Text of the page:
How The National League of Women Voters and The National Football League Found Concinnity

Not long ago I heard a story at a board colleague’s retirement dinner that made me smile

At the retirement dinner in late 1984 the staffs of both the National League of Women Voters and the National Football League were busy going about their respective businesses. Unbeknownst to them, their worlds were about to collide.

The League was hard at work getting agreement between the campaign staffs of Walter Mondale and Ronald Reagan on the particulars of the fall presidential debates, something which, I understand, is about as easy as negotiating a major trade agreement. At long last the dates were settled and the staff went about the process of notifying the media. Almost immediately the president of the League of Women Voters received a phone call from a senior executive with ABC television.

As it turns out, ABC had the rights to broadcast the Sunday night NFL games that year, and the campaigns and the League had picked a time for one of the debates that conflicted with an already scheduled NFL game.

The ABC executive was in a real pickle, and he let that be known in no uncertain terms. ABC was contractually obligated to the NFL to broadcast the game; violating that contract would have cost the network millions of dollars. But broadcasting in a time slot conflicting with the presidential debates amounted to public relations suicide. He was hoping to convince the League of Women Voters to change dates.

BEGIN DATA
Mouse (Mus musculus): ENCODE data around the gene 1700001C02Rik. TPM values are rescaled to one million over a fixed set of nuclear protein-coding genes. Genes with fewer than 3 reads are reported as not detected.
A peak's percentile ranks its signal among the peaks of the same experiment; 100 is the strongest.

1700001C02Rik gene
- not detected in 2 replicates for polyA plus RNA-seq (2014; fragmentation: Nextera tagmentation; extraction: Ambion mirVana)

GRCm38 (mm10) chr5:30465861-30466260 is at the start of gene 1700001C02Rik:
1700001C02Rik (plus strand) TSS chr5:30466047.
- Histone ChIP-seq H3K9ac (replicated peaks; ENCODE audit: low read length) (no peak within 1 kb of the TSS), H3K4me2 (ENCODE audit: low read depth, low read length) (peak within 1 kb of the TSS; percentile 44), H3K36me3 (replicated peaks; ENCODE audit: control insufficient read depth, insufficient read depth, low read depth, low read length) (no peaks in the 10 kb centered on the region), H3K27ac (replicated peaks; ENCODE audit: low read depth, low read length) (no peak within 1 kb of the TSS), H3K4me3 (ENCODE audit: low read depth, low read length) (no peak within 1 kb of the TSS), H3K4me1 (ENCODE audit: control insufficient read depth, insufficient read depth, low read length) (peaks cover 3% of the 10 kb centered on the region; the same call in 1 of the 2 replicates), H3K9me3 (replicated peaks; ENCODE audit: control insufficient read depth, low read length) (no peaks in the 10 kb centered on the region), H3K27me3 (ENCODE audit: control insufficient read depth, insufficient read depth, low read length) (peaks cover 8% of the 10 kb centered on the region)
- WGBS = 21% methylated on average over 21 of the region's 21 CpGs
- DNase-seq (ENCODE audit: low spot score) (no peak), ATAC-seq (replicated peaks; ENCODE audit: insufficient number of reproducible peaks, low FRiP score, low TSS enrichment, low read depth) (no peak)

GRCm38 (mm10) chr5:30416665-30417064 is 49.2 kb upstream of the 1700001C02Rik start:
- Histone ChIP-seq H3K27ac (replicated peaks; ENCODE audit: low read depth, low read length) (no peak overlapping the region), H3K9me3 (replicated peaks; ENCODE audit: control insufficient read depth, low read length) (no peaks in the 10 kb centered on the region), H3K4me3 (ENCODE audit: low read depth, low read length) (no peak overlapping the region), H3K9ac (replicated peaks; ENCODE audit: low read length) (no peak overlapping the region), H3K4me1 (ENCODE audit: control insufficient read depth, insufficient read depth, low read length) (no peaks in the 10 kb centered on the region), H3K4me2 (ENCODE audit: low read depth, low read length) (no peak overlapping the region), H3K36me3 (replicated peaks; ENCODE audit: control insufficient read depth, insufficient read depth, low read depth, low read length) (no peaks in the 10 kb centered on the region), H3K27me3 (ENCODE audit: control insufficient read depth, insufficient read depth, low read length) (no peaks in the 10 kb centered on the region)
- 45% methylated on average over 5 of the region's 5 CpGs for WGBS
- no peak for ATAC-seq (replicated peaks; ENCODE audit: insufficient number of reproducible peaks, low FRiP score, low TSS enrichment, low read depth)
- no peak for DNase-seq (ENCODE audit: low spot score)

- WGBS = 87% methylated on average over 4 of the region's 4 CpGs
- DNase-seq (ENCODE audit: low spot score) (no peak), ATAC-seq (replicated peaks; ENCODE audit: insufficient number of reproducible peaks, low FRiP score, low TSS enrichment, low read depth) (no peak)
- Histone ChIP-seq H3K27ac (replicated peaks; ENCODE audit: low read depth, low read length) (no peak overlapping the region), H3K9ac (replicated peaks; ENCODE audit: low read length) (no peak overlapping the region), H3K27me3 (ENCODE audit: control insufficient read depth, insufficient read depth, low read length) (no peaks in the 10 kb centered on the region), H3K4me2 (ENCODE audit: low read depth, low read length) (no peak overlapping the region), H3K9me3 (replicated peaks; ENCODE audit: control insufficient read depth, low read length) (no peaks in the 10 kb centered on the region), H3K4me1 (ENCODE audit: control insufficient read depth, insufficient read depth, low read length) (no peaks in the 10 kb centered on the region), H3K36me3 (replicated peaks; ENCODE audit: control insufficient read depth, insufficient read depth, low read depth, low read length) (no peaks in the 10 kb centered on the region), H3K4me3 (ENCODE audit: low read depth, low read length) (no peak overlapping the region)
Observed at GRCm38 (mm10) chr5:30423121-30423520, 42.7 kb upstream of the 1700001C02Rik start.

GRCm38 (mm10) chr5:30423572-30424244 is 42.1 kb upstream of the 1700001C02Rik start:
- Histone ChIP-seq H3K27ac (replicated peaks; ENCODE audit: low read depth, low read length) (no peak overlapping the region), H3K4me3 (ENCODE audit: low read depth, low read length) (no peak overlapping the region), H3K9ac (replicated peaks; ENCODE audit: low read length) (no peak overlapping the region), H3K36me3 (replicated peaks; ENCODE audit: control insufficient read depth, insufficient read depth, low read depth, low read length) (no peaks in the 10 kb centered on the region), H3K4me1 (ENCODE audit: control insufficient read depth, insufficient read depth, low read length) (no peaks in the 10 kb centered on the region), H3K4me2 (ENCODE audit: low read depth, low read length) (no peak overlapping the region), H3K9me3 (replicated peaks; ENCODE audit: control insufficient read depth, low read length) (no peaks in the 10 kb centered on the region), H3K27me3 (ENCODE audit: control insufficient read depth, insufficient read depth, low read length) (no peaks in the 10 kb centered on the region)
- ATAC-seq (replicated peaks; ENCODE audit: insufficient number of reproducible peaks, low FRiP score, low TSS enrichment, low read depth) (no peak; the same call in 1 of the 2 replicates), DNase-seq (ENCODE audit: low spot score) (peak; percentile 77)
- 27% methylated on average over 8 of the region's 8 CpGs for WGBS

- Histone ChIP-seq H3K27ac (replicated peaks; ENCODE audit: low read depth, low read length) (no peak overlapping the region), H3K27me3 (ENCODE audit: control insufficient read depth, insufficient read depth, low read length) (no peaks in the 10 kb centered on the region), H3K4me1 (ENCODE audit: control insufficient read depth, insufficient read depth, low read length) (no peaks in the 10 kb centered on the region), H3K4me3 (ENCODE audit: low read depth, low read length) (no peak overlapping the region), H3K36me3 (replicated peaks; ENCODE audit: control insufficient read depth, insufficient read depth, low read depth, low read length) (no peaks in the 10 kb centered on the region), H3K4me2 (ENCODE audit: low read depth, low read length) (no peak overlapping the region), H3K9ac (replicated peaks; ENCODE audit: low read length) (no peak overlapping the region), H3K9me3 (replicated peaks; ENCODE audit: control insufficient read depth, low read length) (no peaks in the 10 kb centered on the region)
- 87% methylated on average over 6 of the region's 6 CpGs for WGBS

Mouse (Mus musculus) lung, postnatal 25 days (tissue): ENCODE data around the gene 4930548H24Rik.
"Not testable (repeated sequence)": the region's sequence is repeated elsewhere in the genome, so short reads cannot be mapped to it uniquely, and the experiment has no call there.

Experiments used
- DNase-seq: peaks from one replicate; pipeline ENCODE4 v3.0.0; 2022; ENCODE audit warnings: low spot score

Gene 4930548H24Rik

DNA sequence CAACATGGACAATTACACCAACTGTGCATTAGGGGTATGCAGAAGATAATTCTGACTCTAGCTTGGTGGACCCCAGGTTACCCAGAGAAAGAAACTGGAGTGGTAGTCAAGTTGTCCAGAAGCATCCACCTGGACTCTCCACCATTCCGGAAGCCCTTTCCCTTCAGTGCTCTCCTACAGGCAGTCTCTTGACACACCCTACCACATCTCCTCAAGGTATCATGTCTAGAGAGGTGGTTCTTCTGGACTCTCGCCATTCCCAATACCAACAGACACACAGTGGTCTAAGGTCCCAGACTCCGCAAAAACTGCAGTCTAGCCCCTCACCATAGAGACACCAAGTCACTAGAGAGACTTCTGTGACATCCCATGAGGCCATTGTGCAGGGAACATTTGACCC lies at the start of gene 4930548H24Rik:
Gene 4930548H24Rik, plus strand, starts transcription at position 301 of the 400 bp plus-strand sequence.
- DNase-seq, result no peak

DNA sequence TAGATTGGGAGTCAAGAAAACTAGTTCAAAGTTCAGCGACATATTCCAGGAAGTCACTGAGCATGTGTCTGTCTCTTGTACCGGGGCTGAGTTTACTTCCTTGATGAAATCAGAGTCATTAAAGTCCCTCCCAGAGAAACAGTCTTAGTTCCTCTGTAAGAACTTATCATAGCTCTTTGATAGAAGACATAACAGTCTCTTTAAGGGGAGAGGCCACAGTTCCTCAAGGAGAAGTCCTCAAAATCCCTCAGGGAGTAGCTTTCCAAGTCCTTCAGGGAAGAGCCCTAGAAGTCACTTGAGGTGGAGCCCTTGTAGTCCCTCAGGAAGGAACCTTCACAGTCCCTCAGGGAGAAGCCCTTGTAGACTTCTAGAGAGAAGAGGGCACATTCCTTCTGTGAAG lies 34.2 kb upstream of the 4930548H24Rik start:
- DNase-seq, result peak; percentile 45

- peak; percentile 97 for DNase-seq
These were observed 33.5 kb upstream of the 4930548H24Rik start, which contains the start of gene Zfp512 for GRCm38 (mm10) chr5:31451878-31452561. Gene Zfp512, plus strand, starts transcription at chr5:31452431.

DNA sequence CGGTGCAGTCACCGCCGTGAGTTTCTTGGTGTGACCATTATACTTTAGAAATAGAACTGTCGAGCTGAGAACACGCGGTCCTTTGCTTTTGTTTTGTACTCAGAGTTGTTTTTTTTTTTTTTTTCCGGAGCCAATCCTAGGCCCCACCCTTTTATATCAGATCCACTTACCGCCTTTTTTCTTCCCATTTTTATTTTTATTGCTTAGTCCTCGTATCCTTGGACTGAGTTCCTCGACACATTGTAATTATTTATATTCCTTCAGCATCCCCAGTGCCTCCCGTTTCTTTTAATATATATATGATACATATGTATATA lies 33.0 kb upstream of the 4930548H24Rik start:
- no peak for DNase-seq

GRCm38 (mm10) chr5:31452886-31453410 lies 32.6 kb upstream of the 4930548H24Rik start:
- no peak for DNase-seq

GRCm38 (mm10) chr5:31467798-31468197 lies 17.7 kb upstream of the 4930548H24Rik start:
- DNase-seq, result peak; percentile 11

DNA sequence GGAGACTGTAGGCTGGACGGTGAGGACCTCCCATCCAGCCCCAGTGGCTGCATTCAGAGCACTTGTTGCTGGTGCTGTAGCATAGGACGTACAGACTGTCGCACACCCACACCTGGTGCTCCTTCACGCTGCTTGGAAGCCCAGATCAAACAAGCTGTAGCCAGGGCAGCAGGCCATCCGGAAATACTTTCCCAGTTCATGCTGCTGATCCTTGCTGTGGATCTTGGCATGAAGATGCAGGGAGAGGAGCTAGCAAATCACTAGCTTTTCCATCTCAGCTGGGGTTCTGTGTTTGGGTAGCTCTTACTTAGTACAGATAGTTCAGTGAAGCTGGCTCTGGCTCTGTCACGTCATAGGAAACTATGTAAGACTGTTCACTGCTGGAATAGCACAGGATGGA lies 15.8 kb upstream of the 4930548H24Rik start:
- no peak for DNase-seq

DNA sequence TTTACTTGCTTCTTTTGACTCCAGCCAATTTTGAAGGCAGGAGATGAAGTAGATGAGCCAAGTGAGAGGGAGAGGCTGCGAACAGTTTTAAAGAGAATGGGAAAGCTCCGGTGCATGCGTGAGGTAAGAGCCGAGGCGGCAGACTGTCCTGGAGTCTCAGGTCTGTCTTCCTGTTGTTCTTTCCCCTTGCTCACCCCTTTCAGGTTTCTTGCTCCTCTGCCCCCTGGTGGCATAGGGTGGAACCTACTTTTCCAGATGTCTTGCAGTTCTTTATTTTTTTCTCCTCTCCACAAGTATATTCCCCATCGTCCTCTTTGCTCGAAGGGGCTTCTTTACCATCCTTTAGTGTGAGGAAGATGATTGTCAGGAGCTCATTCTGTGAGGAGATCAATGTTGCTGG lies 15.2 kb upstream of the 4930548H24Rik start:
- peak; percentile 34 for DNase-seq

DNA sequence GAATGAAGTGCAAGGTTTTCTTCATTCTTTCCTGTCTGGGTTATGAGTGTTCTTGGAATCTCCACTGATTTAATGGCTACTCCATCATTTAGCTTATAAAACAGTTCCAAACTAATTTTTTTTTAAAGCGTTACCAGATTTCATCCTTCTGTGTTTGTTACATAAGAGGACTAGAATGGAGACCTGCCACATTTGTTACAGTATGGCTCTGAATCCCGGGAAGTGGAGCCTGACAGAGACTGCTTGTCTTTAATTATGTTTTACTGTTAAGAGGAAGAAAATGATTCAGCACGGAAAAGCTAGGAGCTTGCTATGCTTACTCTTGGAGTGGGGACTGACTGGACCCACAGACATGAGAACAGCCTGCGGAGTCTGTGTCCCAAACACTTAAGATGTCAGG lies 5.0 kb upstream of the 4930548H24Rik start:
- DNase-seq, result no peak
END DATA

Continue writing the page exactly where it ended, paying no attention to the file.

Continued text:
The reality was that the league president was between her own rock and hard place: bringing the Mondale and Reagan campaigns back to the negotiating table would be no easier than renegotiating an NFL broadcasting contract.

So the president of the League of Women Voters had a better idea, much to the shock of ABC. Why not just call the NFL commissioner and talk it over? Undoubtedly a good percentage of the NFL audience wanted to watch the debates and, no doubt, there were plenty of voters who would be torn between the debates and the game, which is to say these two leaders had a number of stakeholders in common.

They needed a skillful, harmonious, and elegant way to piece together the various parts of this shared dilemma. They needed concinnity. And they got it. With the help of the commissioner, the debates were moved up a half an hour and the game was moved back. Everyone gave a little, and everybody won.